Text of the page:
HouseNovel Looks to Crowdsource Home History
After David Decker’s mom lost her home to foreclosure a decade ago, he and his wife, Amanda Zielike, couldn’t stop thinking about all the memories left behind when the building was subsequently razed. During a visit with Decker’s mom in the early days of Covid, they looked at old photos and heard stories about all the renovations in the home over the years.
“We knew at that time we wanted to figure out a way we could aggregate not only data points but also personal stories,” says Zielike. The two envisioned a digital hub for “untold stories and old photos collecting dust in storage boxes somewhere,” she says.
In February, the idea came to fruition in the form of HouseNovel.com, a website that Zielike describes as one part Zillow and one part Ancestry.com. It essentially operates as a social media platform where users upload historical photos, personal anecdotes, construction dates, and other details about residential properties. It’s designed to show how properties have changed over the years. The site is free to use, but the two aim to generate revenue through a subscription-based advertising model. Advertisers pay a monthly fee starting at $349.
“Our homes have such long lives, and we’re just a short portion of it. We wanted to make sure that everybody could collaborate on this, and the system we built allows that.”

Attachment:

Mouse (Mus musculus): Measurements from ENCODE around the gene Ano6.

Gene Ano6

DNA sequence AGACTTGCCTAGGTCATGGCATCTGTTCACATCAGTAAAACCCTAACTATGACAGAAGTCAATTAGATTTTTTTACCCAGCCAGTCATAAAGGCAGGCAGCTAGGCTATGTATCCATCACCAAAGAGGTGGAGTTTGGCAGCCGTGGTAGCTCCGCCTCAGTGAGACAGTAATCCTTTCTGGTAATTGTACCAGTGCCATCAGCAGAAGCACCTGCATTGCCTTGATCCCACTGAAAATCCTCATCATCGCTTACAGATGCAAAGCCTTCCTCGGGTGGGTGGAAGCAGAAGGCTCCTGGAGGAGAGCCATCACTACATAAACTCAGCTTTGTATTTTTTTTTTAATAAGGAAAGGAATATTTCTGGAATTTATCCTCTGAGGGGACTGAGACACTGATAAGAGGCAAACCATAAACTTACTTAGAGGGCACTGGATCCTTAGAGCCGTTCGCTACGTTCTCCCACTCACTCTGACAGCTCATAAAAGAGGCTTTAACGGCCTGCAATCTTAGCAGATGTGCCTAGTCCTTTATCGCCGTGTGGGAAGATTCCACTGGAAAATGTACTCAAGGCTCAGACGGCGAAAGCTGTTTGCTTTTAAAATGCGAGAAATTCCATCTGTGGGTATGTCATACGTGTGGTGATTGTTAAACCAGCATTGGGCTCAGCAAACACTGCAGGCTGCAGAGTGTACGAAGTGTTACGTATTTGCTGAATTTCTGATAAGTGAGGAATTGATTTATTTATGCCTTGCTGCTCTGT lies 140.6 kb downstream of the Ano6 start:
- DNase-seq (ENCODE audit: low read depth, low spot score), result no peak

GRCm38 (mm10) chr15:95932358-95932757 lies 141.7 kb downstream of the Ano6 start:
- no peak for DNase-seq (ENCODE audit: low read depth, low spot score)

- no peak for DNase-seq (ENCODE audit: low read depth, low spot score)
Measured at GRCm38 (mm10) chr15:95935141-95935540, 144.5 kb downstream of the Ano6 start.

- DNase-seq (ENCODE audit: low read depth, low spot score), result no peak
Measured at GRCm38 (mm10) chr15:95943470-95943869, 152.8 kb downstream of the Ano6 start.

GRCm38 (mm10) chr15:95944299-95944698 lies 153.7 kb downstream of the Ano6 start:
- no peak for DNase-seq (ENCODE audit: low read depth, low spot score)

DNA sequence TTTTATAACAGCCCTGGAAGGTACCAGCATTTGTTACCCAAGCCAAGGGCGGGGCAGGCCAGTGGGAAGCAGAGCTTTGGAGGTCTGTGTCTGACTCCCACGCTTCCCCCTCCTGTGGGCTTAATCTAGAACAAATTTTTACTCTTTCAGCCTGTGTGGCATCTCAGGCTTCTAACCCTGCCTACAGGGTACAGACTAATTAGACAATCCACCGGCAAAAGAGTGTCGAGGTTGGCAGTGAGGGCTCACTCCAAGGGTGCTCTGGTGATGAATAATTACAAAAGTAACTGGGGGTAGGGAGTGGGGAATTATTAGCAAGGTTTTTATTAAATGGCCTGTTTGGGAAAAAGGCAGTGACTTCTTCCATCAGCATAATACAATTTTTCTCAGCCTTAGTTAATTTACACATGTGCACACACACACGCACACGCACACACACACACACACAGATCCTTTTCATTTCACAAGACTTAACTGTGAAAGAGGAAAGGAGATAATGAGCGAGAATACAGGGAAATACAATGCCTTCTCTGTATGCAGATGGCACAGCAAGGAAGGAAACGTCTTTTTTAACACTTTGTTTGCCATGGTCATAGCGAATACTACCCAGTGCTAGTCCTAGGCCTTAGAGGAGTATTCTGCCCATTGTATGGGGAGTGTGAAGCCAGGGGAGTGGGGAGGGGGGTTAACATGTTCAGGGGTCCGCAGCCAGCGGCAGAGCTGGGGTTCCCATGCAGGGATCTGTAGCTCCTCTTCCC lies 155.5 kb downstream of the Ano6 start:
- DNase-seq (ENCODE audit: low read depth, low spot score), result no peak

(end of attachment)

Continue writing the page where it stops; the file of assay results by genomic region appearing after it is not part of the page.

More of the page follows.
“We’re going after real estate professionals who care about home history, whether that’s real estate agents, architects, general contractors, or any other people in the real estate trade that focus on older homes,” Decker says. “We feel there’s a huge market for that and for those sorts of services.”
The couple worked with Square 1 Group, a California-based web developer focused on real estate websites. In addition to crowdsourced material, HouseNovel is sharing its platform with any interested local historical groups to supplement property information and partner on special projects; the company has already landed a partnership with Edina’s Heritage Preservation Commission and St. Paul-based historic preservation nonprofit Rethos.
As of August, Zielike says there have been more than 18,000 home profile records uploaded to the site, about 10,000 of those in Minnesota. For now, HouseNovel is focusing on residential properties, but eventually it aims to open it up more broadly to commercial real estate.
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Both Zielike and Decker come from a commercial real estate background. Before launching HouseNovel, Zielike worked in marketing for commercial real estate firms JLL and Colliers, and she operated her own consulting firm. Decker held corporate real estate roles with insurance giant UnitedHealth Group; he’s still working full time at Minneapolis-based insurance startup Bright Health Group. Zielike, meanwhile, is dedicating all her time to HouseNovel.
The two are hopeful that the site becomes a “go-to resource for home history research in the nation,” Zielike says.
Adds Decker: “Our homes have such long lives, and we’re just a short portion of it. We wanted to make sure that everybody could collaborate on this, and the system we built allows that.”